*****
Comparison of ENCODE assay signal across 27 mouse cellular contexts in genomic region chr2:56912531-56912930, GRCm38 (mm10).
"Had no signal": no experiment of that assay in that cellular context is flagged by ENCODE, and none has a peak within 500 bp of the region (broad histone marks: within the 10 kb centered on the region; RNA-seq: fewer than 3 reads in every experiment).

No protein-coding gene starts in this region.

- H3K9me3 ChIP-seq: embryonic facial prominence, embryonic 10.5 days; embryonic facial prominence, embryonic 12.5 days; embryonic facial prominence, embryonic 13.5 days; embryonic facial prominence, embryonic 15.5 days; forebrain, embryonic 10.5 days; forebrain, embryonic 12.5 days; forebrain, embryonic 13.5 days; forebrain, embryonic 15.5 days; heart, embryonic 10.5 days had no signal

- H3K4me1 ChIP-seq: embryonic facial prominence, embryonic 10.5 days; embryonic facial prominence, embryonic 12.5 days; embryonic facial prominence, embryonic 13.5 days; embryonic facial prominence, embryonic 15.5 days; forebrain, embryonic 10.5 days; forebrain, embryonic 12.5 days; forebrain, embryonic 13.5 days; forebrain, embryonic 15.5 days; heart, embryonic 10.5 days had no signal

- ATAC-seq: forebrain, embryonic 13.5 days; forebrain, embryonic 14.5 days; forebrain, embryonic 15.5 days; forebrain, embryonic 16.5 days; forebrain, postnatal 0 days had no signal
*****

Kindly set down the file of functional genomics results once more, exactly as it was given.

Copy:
Comparison of ENCODE assay signal across 27 mouse cellular contexts in genomic region chr2:56912531-56912930, GRCm38 (mm10).
"Had no signal": no experiment of that assay in that cellular context is flagged by ENCODE, and none has a peak within 500 bp of the region (broad histone marks: within the 10 kb centered on the region; RNA-seq: fewer than 3 reads in every experiment).

No protein-coding gene starts in this region.

- H3K9me3 ChIP-seq: embryonic facial prominence, embryonic 10.5 days; embryonic facial prominence, embryonic 12.5 days; embryonic facial prominence, embryonic 13.5 days; embryonic facial prominence, embryonic 15.5 days; forebrain, embryonic 10.5 days; forebrain, embryonic 12.5 days; forebrain, embryonic 13.5 days; forebrain, embryonic 15.5 days; heart, embryonic 10.5 days had no signal

- H3K4me1 ChIP-seq: embryonic facial prominence, embryonic 10.5 days; embryonic facial prominence, embryonic 12.5 days; embryonic facial prominence, embryonic 13.5 days; embryonic facial prominence, embryonic 15.5 days; forebrain, embryonic 10.5 days; forebrain, embryonic 12.5 days; forebrain, embryonic 13.5 days; forebrain, embryonic 15.5 days; heart, embryonic 10.5 days had no signal

- ATAC-seq: forebrain, embryonic 13.5 days; forebrain, embryonic 14.5 days; forebrain, embryonic 15.5 days; forebrain, embryonic 16.5 days; forebrain, postnatal 0 days had no signal